Most of the administrative fiascos — think cruise ships allowing passengers to disembark without health checks, think hotel quarantine arrangements, and think aged care institutions and nursing homes — have been predictable. They were responses to overlapping jurisdictions, a lack of clear authority and accountability and, sometimes, simple human error. Yet the blaming, blame-dodging and blame-shifting have been absolutely classic — not least when it has come from Commonwealth authorities who thought they could exercise their powers through others without being responsible or accountable for the results.
One can take it that Morrison and his Treasurer Josh Frydenberg are perfectly genuine in their belief that more can be done, right now, to get the economy growing again, even as there are still some hot spots and second wave cases. They fear, too, that the longer the economy is in lockdown, the harder, and more expensive, it will be to get it on its feet. Morrison has always been looking ahead to see past the immediate impact of the pandemic to the measures necessary to start growth again. He has had to acknowledge that continuing cases in some environments, particularly Victoria, have required local responses, but is now very impatient.
All things being equal, Morrison does not have to go to the polls until 2022 — more than 18 months away. By then, the pandemic should be largely over, with members of the public regarding it as a very significant event, but as one in the rear vision mirror. Most likely Morrison and his team will be judged by voters not on their management of the pandemic, or their fairly nimble efforts to junk debt and deficit obsessions into imaginative, if ideological focused efforts, to maintain jobs or to upgrade the welfare response. Indeed, if the pandemic is largely over, so will be most of the emergency welfare measures and the government may well be back to ordinary tight management of public spending, and its pursuit of cultural wars.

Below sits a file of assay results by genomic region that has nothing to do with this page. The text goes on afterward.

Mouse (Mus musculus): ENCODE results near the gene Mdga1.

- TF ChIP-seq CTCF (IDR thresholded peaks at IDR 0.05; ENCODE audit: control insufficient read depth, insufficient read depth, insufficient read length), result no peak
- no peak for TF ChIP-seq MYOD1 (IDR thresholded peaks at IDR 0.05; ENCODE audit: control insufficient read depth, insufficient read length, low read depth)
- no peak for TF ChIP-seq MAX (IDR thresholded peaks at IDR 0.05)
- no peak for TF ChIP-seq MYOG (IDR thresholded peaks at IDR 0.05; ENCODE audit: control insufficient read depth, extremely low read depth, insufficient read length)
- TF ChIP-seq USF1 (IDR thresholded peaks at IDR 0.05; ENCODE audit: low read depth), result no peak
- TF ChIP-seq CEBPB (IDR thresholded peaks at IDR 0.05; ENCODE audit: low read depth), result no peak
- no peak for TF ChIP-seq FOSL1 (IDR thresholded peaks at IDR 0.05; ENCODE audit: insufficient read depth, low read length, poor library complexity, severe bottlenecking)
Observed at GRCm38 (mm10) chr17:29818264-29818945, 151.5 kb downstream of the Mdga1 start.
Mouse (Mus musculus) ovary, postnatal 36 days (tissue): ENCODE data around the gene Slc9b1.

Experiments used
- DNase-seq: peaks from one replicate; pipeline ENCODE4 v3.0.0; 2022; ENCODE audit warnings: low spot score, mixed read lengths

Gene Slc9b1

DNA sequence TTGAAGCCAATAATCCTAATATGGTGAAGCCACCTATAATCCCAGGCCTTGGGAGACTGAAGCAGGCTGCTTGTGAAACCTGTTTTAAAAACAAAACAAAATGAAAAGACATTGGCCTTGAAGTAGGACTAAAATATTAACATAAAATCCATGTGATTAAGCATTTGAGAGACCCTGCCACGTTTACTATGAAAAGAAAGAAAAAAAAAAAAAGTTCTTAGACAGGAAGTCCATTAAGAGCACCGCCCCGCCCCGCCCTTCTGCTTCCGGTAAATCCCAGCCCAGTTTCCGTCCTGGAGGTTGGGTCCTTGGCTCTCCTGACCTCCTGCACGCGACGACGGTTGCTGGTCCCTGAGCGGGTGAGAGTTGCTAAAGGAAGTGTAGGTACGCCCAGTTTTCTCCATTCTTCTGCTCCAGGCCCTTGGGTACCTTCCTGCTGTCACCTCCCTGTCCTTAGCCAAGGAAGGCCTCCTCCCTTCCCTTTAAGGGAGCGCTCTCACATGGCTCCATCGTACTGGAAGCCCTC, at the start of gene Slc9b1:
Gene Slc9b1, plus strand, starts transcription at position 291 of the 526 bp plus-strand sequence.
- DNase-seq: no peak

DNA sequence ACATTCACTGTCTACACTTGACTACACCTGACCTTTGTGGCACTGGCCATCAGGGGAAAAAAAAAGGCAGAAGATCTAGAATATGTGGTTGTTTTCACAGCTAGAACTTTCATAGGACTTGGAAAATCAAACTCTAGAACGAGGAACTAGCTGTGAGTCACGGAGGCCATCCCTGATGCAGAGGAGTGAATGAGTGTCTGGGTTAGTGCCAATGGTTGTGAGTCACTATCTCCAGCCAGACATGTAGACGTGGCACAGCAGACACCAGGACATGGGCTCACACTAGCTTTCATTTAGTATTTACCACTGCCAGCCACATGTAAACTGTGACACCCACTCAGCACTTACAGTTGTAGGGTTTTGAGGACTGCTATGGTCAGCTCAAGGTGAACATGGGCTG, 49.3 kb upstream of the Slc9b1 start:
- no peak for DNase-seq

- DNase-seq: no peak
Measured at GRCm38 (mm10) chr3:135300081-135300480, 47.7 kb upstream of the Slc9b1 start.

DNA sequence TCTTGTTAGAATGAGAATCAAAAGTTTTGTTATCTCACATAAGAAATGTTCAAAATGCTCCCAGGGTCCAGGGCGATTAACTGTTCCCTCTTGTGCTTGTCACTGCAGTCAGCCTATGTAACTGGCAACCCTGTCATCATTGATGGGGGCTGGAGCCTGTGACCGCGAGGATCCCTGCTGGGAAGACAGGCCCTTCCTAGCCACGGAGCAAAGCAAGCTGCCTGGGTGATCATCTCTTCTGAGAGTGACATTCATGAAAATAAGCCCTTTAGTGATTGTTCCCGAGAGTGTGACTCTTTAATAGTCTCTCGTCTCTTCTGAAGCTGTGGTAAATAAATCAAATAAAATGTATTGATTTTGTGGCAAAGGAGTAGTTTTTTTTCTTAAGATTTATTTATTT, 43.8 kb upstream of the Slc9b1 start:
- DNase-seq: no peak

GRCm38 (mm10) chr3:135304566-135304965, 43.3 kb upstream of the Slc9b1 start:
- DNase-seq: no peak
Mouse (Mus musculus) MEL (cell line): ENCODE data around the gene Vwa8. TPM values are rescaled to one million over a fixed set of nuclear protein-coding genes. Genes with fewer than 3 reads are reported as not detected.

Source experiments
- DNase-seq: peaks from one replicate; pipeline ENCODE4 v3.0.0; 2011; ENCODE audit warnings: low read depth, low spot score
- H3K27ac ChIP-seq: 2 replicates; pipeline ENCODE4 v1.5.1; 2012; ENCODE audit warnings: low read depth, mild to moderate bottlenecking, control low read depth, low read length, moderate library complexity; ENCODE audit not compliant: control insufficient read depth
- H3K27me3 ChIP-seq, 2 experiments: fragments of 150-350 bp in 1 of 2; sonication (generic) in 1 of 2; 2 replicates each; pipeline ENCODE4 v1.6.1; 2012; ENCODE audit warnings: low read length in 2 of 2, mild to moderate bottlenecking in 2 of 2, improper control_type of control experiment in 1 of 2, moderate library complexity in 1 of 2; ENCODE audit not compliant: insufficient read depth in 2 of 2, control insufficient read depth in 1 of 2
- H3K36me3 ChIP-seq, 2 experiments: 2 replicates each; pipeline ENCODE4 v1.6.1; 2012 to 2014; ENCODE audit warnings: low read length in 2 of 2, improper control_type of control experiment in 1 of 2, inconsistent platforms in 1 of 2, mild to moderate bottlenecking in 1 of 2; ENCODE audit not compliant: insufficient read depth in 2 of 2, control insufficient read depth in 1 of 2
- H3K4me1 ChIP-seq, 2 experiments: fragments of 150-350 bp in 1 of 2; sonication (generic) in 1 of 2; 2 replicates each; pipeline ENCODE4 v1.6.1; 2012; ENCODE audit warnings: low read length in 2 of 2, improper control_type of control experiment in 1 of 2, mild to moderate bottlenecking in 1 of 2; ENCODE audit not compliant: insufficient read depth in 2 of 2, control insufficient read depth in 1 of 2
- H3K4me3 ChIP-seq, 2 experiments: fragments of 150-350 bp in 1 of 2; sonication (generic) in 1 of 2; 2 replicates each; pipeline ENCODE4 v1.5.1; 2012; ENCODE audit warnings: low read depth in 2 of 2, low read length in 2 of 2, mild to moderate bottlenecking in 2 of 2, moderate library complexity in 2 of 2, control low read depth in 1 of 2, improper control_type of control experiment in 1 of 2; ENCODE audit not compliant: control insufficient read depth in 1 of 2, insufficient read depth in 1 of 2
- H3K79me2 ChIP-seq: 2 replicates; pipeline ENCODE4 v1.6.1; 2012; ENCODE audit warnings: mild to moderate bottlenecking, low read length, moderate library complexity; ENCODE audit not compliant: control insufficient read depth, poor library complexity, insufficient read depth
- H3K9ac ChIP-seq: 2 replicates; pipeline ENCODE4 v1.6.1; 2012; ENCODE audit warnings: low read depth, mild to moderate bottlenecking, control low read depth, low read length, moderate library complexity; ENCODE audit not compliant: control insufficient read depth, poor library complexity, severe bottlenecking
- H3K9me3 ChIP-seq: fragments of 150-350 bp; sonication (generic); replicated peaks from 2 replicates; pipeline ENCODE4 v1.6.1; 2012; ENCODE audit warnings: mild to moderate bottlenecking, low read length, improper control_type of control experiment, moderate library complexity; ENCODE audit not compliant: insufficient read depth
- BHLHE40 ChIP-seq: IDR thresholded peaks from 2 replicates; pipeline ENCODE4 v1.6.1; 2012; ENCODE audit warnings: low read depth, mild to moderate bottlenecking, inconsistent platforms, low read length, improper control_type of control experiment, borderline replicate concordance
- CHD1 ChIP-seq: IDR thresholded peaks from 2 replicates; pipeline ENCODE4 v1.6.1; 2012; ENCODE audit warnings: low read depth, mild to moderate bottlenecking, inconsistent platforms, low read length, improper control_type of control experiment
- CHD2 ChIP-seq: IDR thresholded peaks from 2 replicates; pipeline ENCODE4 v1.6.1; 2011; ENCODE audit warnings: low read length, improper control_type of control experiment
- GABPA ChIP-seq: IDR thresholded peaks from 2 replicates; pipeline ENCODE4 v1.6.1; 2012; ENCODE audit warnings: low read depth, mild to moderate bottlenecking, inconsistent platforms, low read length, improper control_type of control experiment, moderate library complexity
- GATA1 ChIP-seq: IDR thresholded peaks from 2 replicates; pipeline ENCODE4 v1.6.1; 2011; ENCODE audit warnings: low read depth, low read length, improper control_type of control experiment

But Morrison and Frydenberg will have to wear criticism of the economic recovery in action. They will be held to account for any failure of employment levels to reach the levels of 2019, such as these were. For failure to create new jobs when the pandemic effectively wiped out businesses. They will probably be blamed for any lack of imagination in creating new jobs or jobs in sectors still suffering from the after-effects, such as tourism and the airline industry.
If new work modes develop — for example permitting more working from home — those unable to participate will feel themselves betrayed. While the government has not promised everyone a post-pandemic job, many with previously good employment records will feel that this is implicit in the deal, given how the economy was put into a coma. Some will be angry that they lost jobs and income while not being particularly at risk of infection or death. Other groups, or particular industries with strong lobbying power, were showered with incentives, grants and encouragement.